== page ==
You mention the three Ultima games and forgot the last one: Ultima 4, Ultima Online, and you forgot the last one. I bet it is Ultima 7.
Ultima 4 was about the gamer making virtuous choices (not lying, not killing innocents, letting monsters run away if they want, etc.). Ultima Online established the MMORPG genre. And Ultima 7 is known for its extremely interactive game world (where everything can be used).
These three Ultimas share something in common: all three leave the game’s content in control of the players. I’d imagine game developers to HATE THIS. Giving players more control means more work for the developers. This development also is not ‘creative’ but ‘process’.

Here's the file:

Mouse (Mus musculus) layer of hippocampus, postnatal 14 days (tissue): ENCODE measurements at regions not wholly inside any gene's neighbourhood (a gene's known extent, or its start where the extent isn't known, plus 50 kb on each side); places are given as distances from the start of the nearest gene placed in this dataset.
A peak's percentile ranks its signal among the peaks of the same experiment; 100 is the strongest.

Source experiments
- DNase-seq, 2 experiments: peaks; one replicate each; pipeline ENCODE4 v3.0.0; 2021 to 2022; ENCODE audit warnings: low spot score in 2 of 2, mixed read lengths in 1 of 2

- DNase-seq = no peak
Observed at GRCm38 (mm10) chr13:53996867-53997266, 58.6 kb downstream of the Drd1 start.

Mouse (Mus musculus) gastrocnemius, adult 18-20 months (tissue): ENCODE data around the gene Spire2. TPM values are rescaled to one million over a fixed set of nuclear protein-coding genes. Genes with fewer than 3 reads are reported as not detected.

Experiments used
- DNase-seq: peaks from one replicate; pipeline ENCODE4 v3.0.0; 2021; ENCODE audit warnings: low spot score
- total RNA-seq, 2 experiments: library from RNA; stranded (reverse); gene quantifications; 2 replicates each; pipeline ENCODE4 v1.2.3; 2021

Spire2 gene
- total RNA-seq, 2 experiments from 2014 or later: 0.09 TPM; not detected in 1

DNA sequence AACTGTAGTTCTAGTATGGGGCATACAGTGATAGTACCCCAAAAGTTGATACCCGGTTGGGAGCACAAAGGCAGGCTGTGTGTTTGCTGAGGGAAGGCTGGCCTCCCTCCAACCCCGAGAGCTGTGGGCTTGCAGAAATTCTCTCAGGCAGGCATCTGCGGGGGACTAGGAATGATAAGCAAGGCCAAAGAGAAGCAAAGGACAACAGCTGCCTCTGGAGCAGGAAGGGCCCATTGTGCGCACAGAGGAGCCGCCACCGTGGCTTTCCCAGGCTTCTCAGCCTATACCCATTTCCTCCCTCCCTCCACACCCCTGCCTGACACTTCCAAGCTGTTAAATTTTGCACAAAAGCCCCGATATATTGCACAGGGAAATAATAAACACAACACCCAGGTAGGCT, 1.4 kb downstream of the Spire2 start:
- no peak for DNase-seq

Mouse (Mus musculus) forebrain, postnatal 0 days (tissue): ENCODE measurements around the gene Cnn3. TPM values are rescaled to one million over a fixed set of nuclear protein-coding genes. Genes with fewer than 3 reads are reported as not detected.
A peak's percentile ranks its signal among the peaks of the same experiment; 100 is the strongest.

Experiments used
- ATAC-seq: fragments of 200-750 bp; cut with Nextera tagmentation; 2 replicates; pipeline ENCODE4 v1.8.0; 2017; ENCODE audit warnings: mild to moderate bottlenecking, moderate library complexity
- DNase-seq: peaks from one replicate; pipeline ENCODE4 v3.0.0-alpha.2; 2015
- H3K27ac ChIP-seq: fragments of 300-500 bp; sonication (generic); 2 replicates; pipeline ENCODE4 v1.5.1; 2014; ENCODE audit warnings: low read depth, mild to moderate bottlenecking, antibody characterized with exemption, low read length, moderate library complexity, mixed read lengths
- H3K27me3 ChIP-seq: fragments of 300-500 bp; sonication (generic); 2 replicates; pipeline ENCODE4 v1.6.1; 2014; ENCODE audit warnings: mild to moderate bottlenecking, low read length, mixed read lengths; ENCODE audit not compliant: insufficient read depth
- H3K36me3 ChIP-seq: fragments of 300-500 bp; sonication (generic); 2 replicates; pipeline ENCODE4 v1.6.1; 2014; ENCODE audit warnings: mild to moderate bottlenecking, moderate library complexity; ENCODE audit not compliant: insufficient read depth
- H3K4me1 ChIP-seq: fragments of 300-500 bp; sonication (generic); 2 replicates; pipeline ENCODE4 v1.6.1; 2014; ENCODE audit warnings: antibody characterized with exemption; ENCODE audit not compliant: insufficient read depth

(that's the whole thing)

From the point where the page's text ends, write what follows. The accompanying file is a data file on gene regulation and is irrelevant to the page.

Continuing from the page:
The definition of a game is that the gamer makes decisions (or else there is no game being played). When the player is doing something that is not a decision, it is considered a ‘process’. Innovations in gaming gradually keep removing the ‘processes’ because they are boring and monotonous. The reason why you struggle with the interface in old games is because the difference in modern and old interfaces is that of process. The process of clicking on an icon with a mouse is infinitely easier than tying in the executable command in DOS.